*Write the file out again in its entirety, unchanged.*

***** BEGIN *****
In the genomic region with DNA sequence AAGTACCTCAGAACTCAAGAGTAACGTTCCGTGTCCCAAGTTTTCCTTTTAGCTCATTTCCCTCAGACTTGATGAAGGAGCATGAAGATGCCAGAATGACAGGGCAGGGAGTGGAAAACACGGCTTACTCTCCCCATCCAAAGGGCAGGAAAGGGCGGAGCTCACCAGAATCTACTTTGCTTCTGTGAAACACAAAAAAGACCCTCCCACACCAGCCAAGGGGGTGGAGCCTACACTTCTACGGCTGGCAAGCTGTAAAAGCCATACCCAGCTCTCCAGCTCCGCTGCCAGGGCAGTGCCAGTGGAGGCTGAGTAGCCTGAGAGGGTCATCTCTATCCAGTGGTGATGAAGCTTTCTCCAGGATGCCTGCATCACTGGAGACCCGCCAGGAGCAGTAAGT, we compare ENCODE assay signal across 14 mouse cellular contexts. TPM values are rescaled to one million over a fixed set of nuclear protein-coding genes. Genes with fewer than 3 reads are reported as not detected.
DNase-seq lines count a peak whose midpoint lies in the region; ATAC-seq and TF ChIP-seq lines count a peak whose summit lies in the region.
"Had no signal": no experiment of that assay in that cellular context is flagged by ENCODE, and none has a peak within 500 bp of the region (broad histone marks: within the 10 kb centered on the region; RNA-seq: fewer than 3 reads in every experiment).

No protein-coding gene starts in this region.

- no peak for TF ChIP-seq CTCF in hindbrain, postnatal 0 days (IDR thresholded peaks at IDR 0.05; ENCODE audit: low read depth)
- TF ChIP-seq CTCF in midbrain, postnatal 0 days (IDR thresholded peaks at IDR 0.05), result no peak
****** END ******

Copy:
In the genomic region with DNA sequence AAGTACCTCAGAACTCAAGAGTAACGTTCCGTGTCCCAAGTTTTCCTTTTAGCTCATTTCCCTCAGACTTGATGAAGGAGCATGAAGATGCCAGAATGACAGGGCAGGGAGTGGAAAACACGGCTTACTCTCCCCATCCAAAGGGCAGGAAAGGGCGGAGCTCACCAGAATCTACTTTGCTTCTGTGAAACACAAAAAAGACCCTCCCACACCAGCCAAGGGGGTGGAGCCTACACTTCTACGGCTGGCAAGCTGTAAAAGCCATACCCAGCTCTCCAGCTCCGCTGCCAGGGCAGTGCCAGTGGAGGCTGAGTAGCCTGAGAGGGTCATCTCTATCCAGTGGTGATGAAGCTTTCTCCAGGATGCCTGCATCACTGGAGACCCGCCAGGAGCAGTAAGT, we compare ENCODE assay signal across 14 mouse cellular contexts. TPM values are rescaled to one million over a fixed set of nuclear protein-coding genes. Genes with fewer than 3 reads are reported as not detected.
DNase-seq lines count a peak whose midpoint lies in the region; ATAC-seq and TF ChIP-seq lines count a peak whose summit lies in the region.
"Had no signal": no experiment of that assay in that cellular context is flagged by ENCODE, and none has a peak within 500 bp of the region (broad histone marks: within the 10 kb centered on the region; RNA-seq: fewer than 3 reads in every experiment).

No protein-coding gene starts in this region.

- no peak for TF ChIP-seq CTCF in hindbrain, postnatal 0 days (IDR thresholded peaks at IDR 0.05; ENCODE audit: low read depth)
- TF ChIP-seq CTCF in midbrain, postnatal 0 days (IDR thresholded peaks at IDR 0.05), result no peak